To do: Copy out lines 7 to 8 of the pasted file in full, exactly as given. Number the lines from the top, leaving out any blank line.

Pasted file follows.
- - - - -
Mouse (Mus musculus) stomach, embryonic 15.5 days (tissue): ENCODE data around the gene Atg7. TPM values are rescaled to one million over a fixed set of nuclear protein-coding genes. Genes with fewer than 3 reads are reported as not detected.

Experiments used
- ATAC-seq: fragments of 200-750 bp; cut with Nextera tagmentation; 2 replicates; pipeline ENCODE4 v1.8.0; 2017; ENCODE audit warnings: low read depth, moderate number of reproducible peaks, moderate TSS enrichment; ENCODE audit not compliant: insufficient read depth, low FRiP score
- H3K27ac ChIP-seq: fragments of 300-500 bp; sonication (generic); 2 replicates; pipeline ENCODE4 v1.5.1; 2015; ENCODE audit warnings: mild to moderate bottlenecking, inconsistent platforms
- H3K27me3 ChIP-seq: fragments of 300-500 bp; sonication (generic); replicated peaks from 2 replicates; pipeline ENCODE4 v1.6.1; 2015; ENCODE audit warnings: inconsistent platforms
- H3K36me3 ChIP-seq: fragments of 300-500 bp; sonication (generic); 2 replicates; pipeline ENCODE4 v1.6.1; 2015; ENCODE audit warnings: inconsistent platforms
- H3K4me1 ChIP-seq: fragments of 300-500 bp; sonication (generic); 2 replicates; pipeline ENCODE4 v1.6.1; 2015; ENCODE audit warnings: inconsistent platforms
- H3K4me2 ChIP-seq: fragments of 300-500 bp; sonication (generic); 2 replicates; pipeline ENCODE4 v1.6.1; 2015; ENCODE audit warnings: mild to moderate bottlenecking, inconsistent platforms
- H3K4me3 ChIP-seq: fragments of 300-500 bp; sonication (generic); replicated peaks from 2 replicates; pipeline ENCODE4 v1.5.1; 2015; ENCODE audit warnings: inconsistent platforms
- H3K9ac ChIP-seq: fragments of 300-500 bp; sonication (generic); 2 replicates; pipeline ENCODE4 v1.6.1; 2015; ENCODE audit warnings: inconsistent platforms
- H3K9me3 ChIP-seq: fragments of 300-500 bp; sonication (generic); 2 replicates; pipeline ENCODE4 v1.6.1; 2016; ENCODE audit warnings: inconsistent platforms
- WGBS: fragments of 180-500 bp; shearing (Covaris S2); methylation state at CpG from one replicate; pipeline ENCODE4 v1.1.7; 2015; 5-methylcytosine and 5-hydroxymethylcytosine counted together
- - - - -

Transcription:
- H3K4me1 ChIP-seq: fragments of 300-500 bp; sonication (generic); 2 replicates; pipeline ENCODE4 v1.6.1; 2015; ENCODE audit warnings: inconsistent platforms
- H3K4me2 ChIP-seq: fragments of 300-500 bp; sonication (generic); 2 replicates; pipeline ENCODE4 v1.6.1; 2015; ENCODE audit warnings: mild to moderate bottlenecking, inconsistent platforms